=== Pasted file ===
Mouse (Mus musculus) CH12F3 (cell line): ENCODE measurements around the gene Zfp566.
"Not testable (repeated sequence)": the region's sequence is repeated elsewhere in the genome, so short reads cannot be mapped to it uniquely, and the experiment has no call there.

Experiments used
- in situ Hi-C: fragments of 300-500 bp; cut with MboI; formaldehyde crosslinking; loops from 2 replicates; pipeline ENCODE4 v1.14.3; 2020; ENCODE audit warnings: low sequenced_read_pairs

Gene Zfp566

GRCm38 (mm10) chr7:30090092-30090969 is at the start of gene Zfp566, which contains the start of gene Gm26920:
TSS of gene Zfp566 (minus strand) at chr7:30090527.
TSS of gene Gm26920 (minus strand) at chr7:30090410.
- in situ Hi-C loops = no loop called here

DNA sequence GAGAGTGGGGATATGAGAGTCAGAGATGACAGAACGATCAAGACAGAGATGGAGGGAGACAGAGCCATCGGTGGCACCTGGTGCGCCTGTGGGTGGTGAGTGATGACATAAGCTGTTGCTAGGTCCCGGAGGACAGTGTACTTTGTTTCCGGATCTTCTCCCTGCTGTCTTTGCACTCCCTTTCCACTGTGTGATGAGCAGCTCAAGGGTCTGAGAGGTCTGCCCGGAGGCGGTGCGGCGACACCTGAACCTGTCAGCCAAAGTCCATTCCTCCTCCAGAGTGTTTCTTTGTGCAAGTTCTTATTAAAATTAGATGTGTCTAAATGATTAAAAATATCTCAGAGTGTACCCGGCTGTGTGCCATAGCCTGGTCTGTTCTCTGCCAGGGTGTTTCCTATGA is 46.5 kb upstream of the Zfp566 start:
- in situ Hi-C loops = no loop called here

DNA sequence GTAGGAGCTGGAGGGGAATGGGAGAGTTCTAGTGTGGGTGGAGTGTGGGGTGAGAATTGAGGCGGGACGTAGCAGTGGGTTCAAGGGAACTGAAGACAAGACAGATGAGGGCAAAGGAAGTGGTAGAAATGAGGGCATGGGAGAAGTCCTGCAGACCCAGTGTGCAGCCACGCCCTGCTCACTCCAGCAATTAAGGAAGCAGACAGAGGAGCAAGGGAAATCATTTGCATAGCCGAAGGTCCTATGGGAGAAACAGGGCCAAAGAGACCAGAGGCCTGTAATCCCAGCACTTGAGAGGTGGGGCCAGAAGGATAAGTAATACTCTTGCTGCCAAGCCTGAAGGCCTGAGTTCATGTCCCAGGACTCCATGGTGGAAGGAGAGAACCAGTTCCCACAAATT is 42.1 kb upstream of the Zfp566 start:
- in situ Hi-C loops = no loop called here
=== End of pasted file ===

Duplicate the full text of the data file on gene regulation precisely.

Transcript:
Mouse (Mus musculus) CH12F3 (cell line): ENCODE measurements around the gene Zfp566.
"Not testable (repeated sequence)": the region's sequence is repeated elsewhere in the genome, so short reads cannot be mapped to it uniquely, and the experiment has no call there.

Experiments used
- in situ Hi-C: fragments of 300-500 bp; cut with MboI; formaldehyde crosslinking; loops from 2 replicates; pipeline ENCODE4 v1.14.3; 2020; ENCODE audit warnings: low sequenced_read_pairs

Gene Zfp566

GRCm38 (mm10) chr7:30090092-30090969 is at the start of gene Zfp566, which contains the start of gene Gm26920:
TSS of gene Zfp566 (minus strand) at chr7:30090527.
TSS of gene Gm26920 (minus strand) at chr7:30090410.
- in situ Hi-C loops = no loop called here

DNA sequence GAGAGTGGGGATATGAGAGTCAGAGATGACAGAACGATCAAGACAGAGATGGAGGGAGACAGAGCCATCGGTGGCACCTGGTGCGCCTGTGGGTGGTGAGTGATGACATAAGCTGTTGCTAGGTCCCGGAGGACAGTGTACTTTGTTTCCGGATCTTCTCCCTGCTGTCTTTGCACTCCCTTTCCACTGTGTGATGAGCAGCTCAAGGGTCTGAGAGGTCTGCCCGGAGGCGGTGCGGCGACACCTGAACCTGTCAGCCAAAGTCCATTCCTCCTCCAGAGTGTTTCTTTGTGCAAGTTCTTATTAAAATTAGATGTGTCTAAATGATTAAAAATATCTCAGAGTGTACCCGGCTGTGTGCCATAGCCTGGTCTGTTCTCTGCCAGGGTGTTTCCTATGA is 46.5 kb upstream of the Zfp566 start:
- in situ Hi-C loops = no loop called here

DNA sequence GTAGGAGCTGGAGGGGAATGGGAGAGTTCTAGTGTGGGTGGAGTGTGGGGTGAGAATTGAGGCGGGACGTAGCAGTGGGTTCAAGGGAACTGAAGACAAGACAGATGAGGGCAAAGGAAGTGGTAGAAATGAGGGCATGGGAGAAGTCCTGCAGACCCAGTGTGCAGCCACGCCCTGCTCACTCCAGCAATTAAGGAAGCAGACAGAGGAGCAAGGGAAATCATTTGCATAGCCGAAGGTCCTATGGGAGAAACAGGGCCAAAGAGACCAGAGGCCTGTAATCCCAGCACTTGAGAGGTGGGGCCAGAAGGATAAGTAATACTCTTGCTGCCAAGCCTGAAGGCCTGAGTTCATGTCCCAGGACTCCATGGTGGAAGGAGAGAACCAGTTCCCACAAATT is 42.1 kb upstream of the Zfp566 start:
- in situ Hi-C loops = no loop called here